That year, the IRS will require digital asset brokers to send 1099-DA to investors who have engaged in certain digital asset transactions.

The key word here is brokers.

Per the IRS’ proposed regulations, brokers will include digital asset trading platforms, digital asset payment processors, certain digital asset hosted wallet providers, and persons who regularly offer to redeem digital assets that were created or issued by that person. These entities will be required to issue Form 1099-DA to clients who engaged in sales or exchanges of digital assets on or after Jan. 1, 2025.

Form 1099-DA will include gross proceeds and, in certain circumstances, gain, loss, and cost-basis information.

A look at the proposed form: As the draft Form 1099-DA reproduced below shows, the document at least for now looks to collect crypto transaction information including —

  • Digital asset broker identification,
  • Account number,
  • Transaction dates,
  • Transaction type (e.g., buy, sell, exchange),
  • Transaction amount, and
  • Fair market value of the digital assets for each transaction.
Click image for a larger view. See more tax forms and more about them at Tax Forms 2024.

More changes possible after public comment: The 1099-DA draft already has generated a lot of questions from crypto aficionados and their tax professionals.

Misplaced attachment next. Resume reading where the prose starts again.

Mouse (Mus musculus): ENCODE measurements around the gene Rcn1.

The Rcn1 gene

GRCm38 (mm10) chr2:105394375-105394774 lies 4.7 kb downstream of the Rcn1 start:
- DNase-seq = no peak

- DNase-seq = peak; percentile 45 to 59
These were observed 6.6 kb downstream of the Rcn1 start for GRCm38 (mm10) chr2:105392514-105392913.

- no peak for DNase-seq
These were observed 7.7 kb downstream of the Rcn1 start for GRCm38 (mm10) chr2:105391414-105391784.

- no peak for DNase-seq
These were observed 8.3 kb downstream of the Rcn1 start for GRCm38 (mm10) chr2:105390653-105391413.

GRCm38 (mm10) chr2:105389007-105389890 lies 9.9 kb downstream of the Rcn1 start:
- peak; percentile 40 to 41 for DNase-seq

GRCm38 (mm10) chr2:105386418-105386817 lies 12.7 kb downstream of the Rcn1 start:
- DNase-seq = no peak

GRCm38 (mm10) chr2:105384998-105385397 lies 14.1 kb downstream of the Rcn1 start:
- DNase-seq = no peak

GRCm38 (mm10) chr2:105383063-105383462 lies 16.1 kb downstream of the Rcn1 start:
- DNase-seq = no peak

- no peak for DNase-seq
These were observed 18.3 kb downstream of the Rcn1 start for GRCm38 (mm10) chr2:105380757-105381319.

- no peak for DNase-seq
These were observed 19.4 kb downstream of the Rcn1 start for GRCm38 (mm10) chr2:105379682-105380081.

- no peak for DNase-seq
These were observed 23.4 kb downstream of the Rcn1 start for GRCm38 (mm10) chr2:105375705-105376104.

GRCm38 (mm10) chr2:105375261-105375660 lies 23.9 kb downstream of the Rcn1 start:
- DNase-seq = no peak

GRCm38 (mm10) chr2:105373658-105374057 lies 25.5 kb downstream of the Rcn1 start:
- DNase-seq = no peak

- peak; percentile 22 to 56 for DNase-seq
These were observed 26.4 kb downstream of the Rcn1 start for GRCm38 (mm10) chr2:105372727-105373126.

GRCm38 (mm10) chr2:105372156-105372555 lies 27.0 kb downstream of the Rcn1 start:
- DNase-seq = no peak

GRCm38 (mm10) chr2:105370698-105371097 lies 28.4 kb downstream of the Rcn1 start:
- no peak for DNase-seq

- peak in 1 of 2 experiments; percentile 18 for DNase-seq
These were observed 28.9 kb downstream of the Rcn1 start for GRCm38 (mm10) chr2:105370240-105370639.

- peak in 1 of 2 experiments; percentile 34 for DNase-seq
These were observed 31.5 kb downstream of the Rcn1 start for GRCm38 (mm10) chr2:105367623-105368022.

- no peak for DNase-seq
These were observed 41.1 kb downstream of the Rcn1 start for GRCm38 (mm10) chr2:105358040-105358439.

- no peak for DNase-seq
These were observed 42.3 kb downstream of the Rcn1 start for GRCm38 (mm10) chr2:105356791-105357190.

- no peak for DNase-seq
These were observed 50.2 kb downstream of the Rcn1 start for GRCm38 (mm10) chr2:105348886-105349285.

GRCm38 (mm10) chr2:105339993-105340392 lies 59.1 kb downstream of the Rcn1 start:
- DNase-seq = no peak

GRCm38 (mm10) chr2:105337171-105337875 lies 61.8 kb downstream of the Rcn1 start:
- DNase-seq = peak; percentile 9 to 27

The wash sale question in Box 1i, for example, was noted by crypto investors. The form’s instructions at the end of the various 1099-DA draft copies, note that this box is where the reporting entity, “Shows the amount of nondeductible loss in a wash sale transaction involving digital assets that are also stock or securities for tax purposes.”

But the wash sale rule, which is intended to prevent investors from claiming tax losses on assets they continue to own, does not currently apply to cryptocurrency since the IRS considers virtual currencies to be property rather than securities.

That information request is among the many observations made by the global accounting firm EY in its initial overview of the draft 1099-DA. That company is not alone. And they all have the chance to tell the IRS what they think.

The IRS has announced via the Federal Register a request for comments on the information collection requirements for digital asset proceeds from broker transactions.